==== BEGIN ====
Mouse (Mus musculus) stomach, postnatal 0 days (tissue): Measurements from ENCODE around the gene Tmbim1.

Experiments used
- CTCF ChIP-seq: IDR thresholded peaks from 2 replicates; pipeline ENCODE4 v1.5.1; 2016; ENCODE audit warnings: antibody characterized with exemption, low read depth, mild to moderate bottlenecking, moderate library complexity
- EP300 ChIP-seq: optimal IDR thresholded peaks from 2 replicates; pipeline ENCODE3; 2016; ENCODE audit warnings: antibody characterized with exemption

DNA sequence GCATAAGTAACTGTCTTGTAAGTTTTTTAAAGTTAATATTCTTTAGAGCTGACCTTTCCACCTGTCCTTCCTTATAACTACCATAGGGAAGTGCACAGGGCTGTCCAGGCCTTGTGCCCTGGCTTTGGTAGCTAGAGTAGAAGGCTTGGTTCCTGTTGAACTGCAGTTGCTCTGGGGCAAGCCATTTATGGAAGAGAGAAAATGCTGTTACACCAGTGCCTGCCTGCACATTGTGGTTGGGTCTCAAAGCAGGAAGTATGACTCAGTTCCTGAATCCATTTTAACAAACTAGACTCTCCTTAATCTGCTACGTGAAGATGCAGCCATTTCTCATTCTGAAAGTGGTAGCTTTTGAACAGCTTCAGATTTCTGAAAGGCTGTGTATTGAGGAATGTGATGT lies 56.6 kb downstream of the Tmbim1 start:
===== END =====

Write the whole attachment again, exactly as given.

Mouse (Mus musculus) stomach, postnatal 0 days (tissue): Measurements from ENCODE around the gene Tmbim1.

Experiments used
- CTCF ChIP-seq: IDR thresholded peaks from 2 replicates; pipeline ENCODE4 v1.5.1; 2016; ENCODE audit warnings: antibody characterized with exemption, low read depth, mild to moderate bottlenecking, moderate library complexity
- EP300 ChIP-seq: optimal IDR thresholded peaks from 2 replicates; pipeline ENCODE3; 2016; ENCODE audit warnings: antibody characterized with exemption

DNA sequence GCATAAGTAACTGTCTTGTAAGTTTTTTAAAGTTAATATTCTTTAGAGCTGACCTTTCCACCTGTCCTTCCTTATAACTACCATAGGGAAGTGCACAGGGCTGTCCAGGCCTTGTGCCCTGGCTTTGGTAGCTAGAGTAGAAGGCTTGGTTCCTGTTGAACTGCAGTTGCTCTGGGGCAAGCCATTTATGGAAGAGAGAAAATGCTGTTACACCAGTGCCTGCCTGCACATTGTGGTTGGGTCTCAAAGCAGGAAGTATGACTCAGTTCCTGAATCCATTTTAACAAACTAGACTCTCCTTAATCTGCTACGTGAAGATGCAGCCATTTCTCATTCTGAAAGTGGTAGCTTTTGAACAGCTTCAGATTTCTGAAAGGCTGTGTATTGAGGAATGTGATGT lies 56.6 kb downstream of the Tmbim1 start: